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If you're not using your iPhone and iPad's built-in screen recorder, you should

Whether you want to teach a loved one how to do something or show off your mobile gaming skills, screen recordings are easy and effective.

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The Screen Recording button turns red when your screen is being captured. 

Jason Cipriani/CNET

Recording your iPhone or iPad screen is incredibly simple, whether you're nearing the rewarding conclusion to your favorite Apple Arcade game and you want to document it, or you're trying to walk a loved one through how to set up their new phone, a screen recording is a quick and easy way to get the job done. 

Of course, you can still take screenshots and use its tools to draw and annotate something on your screen, but there are times when a recording -- complete with audio -- is the better route. You'll need to have iOS 11 or a later update installed on your iPhone, iPad or iPod Touch, but that's the only requirement. 

Before you can begin using the new screen recorder tool, you'll first need to add the feature's button to the Control Center. On your iOS device go to Settings > Control Center > Customize Controls then tap the green plus button next to Screen Recording. 


The Screen Recorder button will show a countdown (here it shows "2") after it's selected, allowing you to go to the app or screen you want to record. 

Jason Cipriani/CNET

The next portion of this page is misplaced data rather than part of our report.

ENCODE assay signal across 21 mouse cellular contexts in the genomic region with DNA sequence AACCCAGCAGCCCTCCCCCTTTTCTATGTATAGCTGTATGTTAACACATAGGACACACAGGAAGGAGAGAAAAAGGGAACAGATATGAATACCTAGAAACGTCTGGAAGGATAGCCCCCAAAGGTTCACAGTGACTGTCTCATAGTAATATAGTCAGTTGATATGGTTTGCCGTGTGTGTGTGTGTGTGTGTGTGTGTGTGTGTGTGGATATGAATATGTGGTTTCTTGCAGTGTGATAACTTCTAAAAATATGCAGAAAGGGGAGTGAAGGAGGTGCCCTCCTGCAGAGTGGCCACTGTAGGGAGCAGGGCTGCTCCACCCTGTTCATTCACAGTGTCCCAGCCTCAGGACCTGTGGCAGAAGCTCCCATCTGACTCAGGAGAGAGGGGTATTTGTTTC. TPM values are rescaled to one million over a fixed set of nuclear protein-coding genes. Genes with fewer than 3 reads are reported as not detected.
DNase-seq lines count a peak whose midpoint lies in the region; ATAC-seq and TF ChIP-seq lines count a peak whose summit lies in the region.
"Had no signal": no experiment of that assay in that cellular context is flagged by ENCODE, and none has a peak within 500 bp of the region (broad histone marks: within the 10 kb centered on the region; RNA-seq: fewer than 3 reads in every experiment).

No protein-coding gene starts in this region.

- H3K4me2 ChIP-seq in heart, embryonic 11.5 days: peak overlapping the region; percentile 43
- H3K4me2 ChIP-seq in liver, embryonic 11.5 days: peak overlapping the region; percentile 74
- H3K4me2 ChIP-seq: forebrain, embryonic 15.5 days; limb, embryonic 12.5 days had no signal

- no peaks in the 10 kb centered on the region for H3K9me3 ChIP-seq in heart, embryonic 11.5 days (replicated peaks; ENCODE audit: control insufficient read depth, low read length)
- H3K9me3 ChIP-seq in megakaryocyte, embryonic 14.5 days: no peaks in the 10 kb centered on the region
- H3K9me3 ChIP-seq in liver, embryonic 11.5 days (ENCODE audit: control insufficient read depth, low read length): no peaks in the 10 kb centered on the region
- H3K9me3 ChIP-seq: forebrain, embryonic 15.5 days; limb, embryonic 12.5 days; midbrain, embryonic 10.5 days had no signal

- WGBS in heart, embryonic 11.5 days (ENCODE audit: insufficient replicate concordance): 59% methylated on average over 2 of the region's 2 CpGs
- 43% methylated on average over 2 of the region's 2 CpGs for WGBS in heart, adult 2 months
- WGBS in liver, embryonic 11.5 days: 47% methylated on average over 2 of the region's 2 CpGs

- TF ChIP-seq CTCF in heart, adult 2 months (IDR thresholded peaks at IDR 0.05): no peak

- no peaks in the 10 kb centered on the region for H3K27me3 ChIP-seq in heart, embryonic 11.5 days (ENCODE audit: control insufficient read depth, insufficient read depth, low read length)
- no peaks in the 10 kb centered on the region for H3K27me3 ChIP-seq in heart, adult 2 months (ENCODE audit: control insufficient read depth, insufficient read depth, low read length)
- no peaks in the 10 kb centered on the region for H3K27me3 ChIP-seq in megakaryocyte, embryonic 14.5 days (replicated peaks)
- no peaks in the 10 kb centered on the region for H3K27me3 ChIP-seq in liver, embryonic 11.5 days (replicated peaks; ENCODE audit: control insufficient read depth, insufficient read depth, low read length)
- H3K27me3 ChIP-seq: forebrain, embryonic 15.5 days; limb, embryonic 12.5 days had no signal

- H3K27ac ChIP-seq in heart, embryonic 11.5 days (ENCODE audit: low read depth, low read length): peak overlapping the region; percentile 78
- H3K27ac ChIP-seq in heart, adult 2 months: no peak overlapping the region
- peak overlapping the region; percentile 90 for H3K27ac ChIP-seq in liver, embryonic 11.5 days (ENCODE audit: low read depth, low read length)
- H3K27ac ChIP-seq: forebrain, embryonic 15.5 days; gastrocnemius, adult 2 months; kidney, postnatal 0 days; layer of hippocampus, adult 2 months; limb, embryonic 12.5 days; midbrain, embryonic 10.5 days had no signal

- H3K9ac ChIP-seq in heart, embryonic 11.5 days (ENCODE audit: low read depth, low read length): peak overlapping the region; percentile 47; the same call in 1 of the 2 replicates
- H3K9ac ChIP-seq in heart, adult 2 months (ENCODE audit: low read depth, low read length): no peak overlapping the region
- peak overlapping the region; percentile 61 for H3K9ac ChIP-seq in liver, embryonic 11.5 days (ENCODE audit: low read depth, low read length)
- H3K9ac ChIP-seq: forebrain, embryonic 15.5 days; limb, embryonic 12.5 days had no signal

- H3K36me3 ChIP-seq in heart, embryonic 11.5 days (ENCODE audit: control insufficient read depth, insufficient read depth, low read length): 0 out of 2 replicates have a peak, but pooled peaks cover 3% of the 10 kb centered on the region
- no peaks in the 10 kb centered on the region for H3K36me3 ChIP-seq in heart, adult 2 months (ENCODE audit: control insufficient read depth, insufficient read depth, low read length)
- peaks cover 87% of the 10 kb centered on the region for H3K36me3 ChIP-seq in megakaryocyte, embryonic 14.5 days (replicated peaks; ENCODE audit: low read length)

Record your screen 

After adding the shortcut, you begin by opening Control Center. On iPhones older than the iPhone X ($900 at Boost Mobile), like the iPhone SE, get there by swiping up from the bottom of the screen. On newer iPhones, swipe down from the top-right corner of the screen. 

Tap on the Screen Recording button, which will prompt a countdown inside the button followed by it turning red to indicate to begin capturing whatever's on your display. 

You'll know when your screen is being recorded because there will either be a red bar across the top of your screen (on older iPhones) or the time will have a red highlight behind it (on newer iPhones). Tap on the red button or bar to stop recording. 


With a long-press, you can opt to turn on audio recording so you can narrate your video. 

Jason Cipriani/CNET

Spice up a recording with audio

All right, but what if you want to walk someone through how to use a feature or get past a bug you keep running into? Well, you can turn on your phone's microphone and have it record for as long as a screen-recording session is active. 

To turn it on, open the Control Center and long-press on the Screen Recording button. A new menu will show up, with a toggle to turn your microphone on at the bottom. Tap on the Microphone Audio button, it will turn red and then select Start Recording


The Screen Recording button turns red when your screen is being captured. 

Jason Cipriani/CNET

OK, I made a recording... now what? 

Once you stop recording, you'll be asked if you want to save the video to the Photos app. Open the Photos app to view, edit, crop, and share the video through Messages, email, or even post it to your favorite social network. 

Apple delivered the ability to record your screen in iOS 11 a few years ago, but iOS 14 and iPadOS 14, both released last year, brought more important additions. If you're setting up a new iPhone, here are some things you don't want to miss. And we have some settings you'll want to change as soon as you have it setup.